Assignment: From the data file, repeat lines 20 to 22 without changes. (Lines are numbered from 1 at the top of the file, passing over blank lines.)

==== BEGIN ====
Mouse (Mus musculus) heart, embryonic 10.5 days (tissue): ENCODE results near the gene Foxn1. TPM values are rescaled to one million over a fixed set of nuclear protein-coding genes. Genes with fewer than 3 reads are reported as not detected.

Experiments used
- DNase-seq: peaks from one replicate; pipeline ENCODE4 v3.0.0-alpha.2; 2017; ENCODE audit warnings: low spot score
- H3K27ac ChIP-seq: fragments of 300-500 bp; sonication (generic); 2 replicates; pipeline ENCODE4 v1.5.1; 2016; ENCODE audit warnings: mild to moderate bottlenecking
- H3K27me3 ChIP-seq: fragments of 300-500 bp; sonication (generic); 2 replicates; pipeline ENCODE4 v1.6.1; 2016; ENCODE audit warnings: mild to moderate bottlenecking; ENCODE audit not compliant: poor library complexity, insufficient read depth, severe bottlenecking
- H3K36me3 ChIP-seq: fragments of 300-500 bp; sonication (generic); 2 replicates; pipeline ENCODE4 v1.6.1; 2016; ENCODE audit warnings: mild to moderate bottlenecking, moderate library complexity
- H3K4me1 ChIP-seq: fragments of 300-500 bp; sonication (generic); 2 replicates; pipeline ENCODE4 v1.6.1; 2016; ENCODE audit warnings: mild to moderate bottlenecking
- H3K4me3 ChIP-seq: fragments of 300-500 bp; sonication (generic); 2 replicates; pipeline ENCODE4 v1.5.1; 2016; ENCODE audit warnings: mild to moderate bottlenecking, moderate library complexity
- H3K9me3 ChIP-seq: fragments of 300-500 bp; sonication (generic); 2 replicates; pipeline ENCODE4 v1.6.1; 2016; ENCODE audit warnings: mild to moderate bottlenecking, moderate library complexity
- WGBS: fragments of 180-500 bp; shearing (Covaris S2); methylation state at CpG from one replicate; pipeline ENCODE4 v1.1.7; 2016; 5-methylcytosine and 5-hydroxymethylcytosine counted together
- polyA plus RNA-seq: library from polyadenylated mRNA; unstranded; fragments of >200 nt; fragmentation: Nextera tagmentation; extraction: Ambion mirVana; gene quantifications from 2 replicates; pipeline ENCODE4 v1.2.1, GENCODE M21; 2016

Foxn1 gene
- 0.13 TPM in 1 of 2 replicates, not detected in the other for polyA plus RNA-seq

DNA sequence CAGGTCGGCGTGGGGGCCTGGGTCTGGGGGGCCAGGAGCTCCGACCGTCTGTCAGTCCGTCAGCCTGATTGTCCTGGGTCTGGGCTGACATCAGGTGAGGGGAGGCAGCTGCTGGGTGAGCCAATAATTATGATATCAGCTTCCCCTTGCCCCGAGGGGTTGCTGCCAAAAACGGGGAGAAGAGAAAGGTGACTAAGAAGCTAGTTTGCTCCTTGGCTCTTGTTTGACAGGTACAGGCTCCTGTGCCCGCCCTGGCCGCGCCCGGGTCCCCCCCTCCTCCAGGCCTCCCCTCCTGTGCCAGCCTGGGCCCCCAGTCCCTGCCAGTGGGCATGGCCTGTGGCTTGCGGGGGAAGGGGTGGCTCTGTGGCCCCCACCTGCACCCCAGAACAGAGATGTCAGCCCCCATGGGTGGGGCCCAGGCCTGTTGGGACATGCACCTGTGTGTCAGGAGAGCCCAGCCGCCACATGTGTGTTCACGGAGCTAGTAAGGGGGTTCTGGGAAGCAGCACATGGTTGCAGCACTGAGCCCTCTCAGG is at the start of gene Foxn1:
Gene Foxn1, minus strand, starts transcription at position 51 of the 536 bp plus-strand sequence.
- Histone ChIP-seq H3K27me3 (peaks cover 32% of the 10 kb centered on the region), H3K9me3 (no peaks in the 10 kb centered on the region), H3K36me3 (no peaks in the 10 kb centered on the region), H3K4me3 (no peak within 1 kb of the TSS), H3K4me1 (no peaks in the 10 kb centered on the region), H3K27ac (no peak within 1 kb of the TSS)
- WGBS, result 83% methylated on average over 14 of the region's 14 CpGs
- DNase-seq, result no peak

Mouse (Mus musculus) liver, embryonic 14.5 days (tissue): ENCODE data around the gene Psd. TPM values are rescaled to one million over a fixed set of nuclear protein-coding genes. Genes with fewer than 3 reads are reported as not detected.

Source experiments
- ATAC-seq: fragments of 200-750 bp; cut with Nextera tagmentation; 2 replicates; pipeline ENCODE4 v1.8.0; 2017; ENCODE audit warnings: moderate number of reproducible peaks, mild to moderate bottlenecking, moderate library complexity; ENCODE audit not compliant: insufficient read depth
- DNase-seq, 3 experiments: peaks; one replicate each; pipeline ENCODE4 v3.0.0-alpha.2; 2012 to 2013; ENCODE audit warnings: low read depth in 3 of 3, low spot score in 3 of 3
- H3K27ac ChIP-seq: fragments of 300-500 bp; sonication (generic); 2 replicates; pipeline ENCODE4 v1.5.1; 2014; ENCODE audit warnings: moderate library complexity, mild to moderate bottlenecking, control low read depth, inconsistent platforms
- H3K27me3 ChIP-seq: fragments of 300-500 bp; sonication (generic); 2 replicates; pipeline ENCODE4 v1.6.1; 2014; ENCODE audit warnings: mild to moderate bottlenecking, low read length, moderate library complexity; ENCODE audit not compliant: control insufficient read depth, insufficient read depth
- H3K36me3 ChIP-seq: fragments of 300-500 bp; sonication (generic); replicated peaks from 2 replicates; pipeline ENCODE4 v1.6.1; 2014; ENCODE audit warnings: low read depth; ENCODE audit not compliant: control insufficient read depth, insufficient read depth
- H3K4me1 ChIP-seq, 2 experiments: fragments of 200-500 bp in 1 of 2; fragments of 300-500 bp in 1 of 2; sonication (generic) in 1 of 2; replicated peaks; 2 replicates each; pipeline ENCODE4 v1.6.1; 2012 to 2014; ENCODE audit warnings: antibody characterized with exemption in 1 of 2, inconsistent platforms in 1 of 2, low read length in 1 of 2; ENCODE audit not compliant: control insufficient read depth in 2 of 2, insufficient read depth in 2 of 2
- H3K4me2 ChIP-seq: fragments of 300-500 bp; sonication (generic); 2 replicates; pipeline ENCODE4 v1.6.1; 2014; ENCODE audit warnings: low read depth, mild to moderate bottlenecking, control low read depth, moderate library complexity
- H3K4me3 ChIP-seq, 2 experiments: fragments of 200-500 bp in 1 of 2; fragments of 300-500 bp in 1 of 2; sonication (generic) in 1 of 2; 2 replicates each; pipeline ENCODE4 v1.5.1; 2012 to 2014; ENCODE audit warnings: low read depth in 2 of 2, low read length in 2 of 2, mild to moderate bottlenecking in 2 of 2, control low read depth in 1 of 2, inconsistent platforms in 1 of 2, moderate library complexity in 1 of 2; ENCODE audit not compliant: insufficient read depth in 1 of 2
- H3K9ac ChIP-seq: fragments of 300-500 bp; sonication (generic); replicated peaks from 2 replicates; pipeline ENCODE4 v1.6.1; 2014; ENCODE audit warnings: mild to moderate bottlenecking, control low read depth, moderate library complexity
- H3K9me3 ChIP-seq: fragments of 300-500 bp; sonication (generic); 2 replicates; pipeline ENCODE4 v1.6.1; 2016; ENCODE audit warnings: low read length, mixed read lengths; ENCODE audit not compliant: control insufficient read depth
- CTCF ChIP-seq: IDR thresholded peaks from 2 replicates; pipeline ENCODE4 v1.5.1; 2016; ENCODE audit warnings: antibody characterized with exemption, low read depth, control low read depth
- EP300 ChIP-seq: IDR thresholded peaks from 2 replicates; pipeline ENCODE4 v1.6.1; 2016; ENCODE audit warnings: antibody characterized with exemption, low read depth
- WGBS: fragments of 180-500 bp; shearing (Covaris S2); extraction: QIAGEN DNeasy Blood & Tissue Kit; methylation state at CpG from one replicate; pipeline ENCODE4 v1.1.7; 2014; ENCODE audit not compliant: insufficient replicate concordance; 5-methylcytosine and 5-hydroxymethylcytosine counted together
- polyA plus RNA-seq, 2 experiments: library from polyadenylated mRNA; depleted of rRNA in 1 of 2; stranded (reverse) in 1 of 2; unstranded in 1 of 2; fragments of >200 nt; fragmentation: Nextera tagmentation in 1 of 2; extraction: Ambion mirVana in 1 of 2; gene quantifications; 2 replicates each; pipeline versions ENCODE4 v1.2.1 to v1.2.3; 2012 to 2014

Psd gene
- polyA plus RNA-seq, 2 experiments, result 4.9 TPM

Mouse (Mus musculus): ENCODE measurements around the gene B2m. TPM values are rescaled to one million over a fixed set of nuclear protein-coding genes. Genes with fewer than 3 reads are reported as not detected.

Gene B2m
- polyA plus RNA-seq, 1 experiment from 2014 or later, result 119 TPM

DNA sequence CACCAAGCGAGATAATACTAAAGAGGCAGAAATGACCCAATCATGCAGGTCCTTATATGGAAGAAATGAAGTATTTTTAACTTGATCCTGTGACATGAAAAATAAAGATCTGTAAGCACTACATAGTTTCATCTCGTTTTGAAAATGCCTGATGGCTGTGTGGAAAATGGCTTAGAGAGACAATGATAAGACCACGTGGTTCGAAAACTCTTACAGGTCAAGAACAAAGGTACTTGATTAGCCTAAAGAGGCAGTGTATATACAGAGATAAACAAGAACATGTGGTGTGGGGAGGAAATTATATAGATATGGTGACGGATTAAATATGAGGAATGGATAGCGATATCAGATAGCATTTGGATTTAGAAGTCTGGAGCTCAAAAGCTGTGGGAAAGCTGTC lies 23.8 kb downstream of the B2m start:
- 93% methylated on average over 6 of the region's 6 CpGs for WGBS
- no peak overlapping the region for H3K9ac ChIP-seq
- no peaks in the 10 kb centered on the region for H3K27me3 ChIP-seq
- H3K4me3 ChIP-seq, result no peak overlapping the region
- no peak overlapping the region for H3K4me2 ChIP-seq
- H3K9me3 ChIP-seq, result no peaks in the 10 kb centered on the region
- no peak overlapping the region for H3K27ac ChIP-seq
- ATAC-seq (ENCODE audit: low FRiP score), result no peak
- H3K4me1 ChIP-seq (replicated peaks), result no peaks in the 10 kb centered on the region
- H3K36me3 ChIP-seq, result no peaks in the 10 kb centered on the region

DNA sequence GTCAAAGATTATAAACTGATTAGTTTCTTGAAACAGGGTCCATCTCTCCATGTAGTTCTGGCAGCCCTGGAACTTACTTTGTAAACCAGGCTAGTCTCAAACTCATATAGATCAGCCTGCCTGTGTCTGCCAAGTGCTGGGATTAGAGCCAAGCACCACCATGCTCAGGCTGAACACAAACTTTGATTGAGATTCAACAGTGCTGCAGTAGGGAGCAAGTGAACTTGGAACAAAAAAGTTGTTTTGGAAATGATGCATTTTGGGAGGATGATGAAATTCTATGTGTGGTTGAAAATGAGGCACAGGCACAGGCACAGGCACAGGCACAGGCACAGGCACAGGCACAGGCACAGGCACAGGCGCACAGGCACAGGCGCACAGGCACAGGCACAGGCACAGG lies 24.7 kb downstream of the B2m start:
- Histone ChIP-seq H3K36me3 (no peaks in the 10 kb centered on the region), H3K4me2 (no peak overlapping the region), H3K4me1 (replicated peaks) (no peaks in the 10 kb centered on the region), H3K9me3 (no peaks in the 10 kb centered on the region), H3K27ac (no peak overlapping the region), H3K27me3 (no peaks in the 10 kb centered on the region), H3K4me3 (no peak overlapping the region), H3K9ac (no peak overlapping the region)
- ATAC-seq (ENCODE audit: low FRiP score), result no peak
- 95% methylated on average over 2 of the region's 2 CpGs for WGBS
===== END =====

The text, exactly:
Source experiments
- ATAC-seq: fragments of 200-750 bp; cut with Nextera tagmentation; 2 replicates; pipeline ENCODE4 v1.8.0; 2017; ENCODE audit warnings: moderate number of reproducible peaks, mild to moderate bottlenecking, moderate library complexity; ENCODE audit not compliant: insufficient read depth
- DNase-seq, 3 experiments: peaks; one replicate each; pipeline ENCODE4 v3.0.0-alpha.2; 2012 to 2013; ENCODE audit warnings: low read depth in 3 of 3, low spot score in 3 of 3